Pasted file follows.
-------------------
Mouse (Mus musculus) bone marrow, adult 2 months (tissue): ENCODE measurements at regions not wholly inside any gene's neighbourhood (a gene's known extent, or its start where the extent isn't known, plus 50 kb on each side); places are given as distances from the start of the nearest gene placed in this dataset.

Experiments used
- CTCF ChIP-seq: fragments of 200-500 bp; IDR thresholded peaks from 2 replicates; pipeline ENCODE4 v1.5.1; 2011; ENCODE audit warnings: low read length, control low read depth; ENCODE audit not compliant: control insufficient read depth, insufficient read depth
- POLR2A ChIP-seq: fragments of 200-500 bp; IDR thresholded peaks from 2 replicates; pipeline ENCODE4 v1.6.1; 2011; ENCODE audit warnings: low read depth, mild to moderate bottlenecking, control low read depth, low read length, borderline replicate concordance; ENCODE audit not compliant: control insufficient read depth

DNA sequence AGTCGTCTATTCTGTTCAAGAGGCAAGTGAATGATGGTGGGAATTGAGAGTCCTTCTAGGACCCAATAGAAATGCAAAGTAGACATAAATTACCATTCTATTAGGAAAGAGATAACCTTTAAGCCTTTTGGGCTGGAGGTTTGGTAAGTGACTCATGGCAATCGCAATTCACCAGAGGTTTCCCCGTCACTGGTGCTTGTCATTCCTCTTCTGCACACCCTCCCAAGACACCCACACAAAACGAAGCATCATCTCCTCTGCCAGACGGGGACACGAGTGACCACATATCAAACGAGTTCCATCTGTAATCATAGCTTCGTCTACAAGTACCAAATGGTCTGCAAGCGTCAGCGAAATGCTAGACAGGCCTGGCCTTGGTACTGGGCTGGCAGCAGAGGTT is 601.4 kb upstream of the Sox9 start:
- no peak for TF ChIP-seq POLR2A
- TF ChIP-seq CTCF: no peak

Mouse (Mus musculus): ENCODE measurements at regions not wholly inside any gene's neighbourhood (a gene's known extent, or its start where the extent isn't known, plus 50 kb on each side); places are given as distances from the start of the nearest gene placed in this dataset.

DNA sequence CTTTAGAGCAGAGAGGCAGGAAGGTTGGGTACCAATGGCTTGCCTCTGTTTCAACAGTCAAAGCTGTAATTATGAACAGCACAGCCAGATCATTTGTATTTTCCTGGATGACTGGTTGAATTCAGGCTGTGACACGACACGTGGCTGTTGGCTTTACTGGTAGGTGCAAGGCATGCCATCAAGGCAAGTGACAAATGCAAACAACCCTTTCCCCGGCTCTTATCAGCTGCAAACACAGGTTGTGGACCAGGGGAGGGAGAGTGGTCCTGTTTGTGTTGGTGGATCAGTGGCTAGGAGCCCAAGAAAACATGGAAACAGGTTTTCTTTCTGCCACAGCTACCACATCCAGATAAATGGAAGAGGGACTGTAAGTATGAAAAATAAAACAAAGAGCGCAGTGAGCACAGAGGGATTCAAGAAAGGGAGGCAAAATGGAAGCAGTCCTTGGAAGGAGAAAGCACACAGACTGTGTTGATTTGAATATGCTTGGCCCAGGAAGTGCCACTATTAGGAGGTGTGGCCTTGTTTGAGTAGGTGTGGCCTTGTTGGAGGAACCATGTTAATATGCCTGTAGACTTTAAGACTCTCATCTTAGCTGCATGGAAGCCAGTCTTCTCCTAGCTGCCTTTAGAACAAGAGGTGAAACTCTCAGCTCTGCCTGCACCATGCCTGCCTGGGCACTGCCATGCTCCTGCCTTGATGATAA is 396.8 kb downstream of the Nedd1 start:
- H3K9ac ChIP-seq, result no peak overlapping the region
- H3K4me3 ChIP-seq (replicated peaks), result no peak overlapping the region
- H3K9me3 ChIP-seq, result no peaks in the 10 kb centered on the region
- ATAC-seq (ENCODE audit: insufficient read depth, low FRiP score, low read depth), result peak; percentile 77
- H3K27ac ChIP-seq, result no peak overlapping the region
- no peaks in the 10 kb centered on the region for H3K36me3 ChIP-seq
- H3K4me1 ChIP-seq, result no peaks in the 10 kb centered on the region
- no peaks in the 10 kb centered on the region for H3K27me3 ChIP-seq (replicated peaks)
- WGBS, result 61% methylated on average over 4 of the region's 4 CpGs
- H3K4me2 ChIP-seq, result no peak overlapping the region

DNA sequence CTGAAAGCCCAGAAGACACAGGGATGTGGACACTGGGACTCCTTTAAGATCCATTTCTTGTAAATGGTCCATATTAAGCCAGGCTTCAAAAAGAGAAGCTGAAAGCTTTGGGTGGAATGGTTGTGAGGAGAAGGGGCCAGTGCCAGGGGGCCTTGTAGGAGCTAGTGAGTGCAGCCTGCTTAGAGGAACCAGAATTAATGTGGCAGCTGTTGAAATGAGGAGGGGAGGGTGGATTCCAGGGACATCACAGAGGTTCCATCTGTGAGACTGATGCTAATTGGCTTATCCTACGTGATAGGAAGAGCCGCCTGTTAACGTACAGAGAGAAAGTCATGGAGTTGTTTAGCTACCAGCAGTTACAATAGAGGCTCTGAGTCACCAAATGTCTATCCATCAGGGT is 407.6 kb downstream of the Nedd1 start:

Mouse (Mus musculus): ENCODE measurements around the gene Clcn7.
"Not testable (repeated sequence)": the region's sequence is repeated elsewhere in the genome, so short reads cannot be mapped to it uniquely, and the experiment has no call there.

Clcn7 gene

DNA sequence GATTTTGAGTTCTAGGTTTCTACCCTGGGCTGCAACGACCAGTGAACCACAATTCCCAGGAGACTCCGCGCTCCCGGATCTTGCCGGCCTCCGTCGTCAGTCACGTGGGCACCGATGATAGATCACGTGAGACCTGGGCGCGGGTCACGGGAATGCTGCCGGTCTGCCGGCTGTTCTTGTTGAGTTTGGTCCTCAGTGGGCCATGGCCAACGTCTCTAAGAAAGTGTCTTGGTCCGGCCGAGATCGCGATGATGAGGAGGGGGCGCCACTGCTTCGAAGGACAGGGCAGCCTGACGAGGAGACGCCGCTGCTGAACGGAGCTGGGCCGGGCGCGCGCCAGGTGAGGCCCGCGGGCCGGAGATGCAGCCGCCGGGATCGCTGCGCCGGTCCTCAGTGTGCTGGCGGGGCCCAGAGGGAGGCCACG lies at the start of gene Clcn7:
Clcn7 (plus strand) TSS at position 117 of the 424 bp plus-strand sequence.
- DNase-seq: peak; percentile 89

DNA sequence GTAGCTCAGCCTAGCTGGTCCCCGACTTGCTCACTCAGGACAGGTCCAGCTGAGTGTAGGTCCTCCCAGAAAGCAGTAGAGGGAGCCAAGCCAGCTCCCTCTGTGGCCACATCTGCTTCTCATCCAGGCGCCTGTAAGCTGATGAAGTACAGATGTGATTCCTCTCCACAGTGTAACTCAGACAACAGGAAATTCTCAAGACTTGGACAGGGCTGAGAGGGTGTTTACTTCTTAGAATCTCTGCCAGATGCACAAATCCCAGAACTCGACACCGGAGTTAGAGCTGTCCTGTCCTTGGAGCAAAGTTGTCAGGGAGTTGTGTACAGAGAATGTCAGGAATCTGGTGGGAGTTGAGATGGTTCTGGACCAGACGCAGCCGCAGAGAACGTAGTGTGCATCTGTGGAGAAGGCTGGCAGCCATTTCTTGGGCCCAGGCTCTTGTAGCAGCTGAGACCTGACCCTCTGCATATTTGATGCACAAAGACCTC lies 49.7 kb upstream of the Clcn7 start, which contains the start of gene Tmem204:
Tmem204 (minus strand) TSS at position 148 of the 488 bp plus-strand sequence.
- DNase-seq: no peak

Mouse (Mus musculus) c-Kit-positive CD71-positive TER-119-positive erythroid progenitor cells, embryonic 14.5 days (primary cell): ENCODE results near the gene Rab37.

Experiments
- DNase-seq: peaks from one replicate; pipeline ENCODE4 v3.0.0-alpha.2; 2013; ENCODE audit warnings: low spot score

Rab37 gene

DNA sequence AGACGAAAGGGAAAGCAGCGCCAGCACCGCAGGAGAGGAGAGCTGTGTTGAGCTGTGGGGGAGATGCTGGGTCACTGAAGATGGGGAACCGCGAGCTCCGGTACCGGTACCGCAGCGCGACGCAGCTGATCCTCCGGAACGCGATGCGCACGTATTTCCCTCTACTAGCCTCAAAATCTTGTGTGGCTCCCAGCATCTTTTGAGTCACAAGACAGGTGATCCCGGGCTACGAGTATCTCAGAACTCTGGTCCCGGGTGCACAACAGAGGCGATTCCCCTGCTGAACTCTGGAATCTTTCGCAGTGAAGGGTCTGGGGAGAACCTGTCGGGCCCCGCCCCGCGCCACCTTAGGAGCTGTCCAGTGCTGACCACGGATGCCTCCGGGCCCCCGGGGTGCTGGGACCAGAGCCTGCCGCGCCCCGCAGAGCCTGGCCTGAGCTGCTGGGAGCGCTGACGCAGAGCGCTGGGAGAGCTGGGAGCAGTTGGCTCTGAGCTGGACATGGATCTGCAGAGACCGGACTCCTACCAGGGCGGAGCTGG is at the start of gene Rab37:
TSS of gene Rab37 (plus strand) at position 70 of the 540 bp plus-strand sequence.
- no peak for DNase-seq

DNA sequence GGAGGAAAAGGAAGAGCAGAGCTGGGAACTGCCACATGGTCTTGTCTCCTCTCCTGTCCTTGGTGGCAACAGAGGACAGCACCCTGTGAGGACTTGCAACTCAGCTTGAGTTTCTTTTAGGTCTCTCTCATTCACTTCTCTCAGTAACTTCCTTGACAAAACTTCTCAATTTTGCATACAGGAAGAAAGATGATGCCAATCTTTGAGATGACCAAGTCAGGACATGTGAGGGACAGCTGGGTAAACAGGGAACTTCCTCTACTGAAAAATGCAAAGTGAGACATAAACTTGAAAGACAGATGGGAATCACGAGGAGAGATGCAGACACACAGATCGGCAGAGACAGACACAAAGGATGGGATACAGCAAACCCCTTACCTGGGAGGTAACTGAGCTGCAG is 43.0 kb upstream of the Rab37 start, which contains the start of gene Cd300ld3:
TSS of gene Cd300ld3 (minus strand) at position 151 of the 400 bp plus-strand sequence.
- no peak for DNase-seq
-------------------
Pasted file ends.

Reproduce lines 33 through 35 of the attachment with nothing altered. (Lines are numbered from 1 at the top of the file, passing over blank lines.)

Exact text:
Rab37 gene

DNA sequence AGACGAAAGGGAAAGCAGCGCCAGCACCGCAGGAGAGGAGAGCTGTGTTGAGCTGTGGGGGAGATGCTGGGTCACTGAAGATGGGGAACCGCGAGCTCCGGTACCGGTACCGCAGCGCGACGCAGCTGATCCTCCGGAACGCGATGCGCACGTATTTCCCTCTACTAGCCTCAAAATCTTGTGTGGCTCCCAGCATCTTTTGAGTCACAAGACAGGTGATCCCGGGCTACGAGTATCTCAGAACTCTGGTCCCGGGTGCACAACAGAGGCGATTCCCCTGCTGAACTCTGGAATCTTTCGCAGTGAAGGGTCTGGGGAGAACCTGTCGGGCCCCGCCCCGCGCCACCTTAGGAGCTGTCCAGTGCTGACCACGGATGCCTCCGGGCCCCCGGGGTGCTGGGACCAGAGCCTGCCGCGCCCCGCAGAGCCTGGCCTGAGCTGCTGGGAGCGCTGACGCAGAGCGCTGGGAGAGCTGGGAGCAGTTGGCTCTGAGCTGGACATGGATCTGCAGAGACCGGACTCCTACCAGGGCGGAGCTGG is at the start of gene Rab37:
TSS of gene Rab37 (plus strand) at position 70 of the 540 bp plus-strand sequence.